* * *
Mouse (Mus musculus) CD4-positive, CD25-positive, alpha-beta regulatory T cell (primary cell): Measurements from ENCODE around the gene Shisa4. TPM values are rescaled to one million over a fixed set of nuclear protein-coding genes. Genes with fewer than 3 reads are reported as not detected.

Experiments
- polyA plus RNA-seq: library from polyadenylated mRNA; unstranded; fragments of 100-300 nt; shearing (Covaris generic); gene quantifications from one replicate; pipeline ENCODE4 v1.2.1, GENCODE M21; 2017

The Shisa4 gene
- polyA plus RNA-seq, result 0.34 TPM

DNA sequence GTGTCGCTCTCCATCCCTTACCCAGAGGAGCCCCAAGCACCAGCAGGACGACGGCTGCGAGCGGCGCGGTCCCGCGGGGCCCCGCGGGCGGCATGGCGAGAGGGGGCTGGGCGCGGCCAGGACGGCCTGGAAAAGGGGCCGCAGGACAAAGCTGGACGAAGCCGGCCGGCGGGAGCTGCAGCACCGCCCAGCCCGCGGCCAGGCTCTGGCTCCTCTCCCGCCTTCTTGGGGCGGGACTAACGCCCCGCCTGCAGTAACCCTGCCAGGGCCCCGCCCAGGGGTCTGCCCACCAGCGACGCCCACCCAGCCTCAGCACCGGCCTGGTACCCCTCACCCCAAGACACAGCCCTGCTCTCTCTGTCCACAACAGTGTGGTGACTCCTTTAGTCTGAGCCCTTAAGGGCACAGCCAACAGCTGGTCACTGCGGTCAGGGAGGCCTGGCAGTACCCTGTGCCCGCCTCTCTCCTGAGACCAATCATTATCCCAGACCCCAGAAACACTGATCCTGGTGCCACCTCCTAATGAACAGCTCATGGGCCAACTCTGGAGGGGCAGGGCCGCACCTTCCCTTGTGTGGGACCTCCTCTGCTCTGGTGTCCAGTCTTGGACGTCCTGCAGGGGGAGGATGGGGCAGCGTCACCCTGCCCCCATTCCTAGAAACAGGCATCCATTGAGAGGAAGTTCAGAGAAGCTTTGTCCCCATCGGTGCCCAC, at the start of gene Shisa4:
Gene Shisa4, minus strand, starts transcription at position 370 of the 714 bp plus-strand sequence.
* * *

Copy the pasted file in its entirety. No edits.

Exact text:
Mouse (Mus musculus) CD4-positive, CD25-positive, alpha-beta regulatory T cell (primary cell): Measurements from ENCODE around the gene Shisa4. TPM values are rescaled to one million over a fixed set of nuclear protein-coding genes. Genes with fewer than 3 reads are reported as not detected.

Experiments
- polyA plus RNA-seq: library from polyadenylated mRNA; unstranded; fragments of 100-300 nt; shearing (Covaris generic); gene quantifications from one replicate; pipeline ENCODE4 v1.2.1, GENCODE M21; 2017

The Shisa4 gene
- polyA plus RNA-seq, result 0.34 TPM

DNA sequence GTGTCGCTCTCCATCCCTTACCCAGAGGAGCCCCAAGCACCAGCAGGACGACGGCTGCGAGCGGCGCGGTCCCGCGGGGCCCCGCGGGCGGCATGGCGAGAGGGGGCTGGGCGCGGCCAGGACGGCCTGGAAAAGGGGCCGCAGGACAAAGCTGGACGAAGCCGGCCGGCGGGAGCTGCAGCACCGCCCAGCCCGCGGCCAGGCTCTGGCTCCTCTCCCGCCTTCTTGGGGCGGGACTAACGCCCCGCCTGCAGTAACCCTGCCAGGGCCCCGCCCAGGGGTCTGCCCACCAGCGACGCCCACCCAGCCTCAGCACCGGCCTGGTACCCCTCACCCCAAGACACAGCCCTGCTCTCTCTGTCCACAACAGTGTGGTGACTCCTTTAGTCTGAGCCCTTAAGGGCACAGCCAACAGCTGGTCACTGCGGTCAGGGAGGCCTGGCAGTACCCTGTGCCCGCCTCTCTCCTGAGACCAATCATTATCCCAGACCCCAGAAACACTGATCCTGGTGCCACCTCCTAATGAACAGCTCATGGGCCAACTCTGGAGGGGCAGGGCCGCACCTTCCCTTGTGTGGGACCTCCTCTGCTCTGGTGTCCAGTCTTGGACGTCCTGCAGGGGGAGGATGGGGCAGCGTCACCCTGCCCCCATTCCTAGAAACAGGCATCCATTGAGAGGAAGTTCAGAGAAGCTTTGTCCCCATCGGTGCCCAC, at the start of gene Shisa4:
Gene Shisa4, minus strand, starts transcription at position 370 of the 714 bp plus-strand sequence.